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The building is still standing and in use, like the Montreal Forum, which puts it in this gray area.
Sure the buildings still technically exist, but their main function as their respective cities' main sports and entertainment venue is no more and the infrastructure that made that possible is long gone. The Maple Leaf Gardens thread should be reopened and relocated to the Demolished section and I don't believe a Montreal Forum thread even exists here, if it does, it should be in the Demolished section as well.
 

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the mitty
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April 15, 1958, and major league baseball has reached California and the Pacific coast. An overflow crowd of 23,448 have squeezed into tiny Seals Stadium, to witness the former New York Giants hosting the former Brooklyn Dodgers. Ruben Gomez of the Giants tossed a six-hitter, as the Giants draw first blood in the renewed rivalry, 8-0. Just beyond, you roadgeeks can see the brand new western terminus of Interstate 80, and further back the western part of the Bay Bridge leads to Yerba Buena Island. The Giants only played at Seals for two years, until Candlestick Park opened about three miles southeast. Ironically, 42 years later the Giants would move back to a spot on the right edge of the photo, out by the bay. Tweeted by Baseball by BSmile.

http://www.retrosheet.org/boxesetc/1958/B04150SFN1958.htm

 

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Sicks Stadium (originally Sick's Stadium, and later Sicks Seattle Stadium) was a minor league baseball park in the Mt. Baker section of central Seattle. It was built in 1938, on the site of the previous, wooden ballpark, which had burned down several years previously. It was the home of the AAA Seattle Rainiers/Angels, until the franchise was forced to move in 1969. The expansion Seattle Pilots played here for one season (in 1969) before going bankrupt, and moving to Milwaukee just before the 1970 season. The stadium was demolished in the late 1970s, and is now a hardware store.

This is a shot of the stadium in the mid-1960s, when the capacity was about 15,000. Picture from Wikipedia.



This shot is from the one season of the Pilots. Capacity was up over 25,000, with a large portion of the seats in right field. Picture from MLBcathedrals.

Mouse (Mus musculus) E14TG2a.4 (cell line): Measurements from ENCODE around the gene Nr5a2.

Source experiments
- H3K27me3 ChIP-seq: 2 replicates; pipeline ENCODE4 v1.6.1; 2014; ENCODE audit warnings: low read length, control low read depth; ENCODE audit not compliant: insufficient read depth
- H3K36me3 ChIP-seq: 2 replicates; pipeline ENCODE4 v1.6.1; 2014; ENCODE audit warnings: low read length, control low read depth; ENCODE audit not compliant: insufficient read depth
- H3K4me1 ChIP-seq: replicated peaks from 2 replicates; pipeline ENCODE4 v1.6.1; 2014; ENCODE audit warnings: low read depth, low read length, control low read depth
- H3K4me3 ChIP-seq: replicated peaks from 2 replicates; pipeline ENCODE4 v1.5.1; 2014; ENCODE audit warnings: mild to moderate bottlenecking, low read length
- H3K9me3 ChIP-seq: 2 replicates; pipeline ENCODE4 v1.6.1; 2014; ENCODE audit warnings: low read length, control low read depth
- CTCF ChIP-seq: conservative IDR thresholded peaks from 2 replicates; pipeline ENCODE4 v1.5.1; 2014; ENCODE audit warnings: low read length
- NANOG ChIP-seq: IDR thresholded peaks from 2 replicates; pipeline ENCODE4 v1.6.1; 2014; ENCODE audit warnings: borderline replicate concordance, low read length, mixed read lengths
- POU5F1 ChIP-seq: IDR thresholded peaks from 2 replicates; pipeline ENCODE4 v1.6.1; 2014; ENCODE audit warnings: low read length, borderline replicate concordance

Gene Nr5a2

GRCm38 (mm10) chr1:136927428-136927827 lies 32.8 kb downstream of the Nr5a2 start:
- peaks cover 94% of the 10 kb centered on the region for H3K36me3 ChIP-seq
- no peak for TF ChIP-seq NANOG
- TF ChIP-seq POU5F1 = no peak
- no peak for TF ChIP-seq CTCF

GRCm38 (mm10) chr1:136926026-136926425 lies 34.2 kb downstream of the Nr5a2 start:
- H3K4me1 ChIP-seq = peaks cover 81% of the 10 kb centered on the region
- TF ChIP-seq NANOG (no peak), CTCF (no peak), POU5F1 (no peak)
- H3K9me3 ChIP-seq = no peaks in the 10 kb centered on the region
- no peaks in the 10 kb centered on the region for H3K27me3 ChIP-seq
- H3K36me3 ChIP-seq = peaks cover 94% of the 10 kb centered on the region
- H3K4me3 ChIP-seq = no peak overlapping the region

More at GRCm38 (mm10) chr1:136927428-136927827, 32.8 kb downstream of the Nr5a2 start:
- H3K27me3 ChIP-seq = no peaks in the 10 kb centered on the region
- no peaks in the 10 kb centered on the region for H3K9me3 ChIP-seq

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I'm in your woods
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Rotherham UTD vs Gills 06 by Trevor Pipe, on Flickr

Don Valley Stadium in Sheffield, England. Opened in 1990. With a capacity of 25,000, it was Britain's largest athletics stadium, for over 20 years, until the London Olympic Stadium opened.

It served as a training base for the City of Sheffield Athletic Club (including World and Olympic heptathlon champion Jessica Ennis-Hill) and was the home of the Sheffield Half Marathon. From 2008 to 2012, Rotherham United FC played their home matches there. In its time, the stadium hosted rugby league, American football and floodlit cricket matches. It hosted rock concerts by numerous artists, including Michael Jackson, U2 and the Rolling Stones. Jan Železný broke the world javelin record there in 1993.


U2, Don Valley Stadium 2009 by David Johnson, on Flickr

The stadium was demolished in 2013, thanks to a lack of funding.


Don Valley Stadium demolition, 2014 by David Johnson, on Flickr
 

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I always liked the story of Ewing Field in San Francisco. The owner of the San Francisco Seals got tired of sharing a small stadium with the Oakland baseball team at the time called recreation park. So in 1914 he put $100,000 into a new state of the art stadium that sat 17k.

Then when they actually started playing, they found out the fog rolled in at night and it made visibility very difficult and the weather got seriously cold. The joke was that the center fielder had to build a fire once to stay warm out there.

They used the stadium for a year and then went back to the smaller stadium. Amateur teams would use it from time to time, but it eventually caught fire in 1921 and was never rebuilt.
 

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Arlington Stadium, in Arlington, Texas. This is where the Rangers played from 1972-1993. This was the configuration between the addition of the outfield bleachers in 1972, and a major upgrade in 1979. This is where the Sheraton Arlington is now, about 1/4 mile north of Globe Life Park.



https://twitter.com/lost_ballparks/status/1230513747631820800
 
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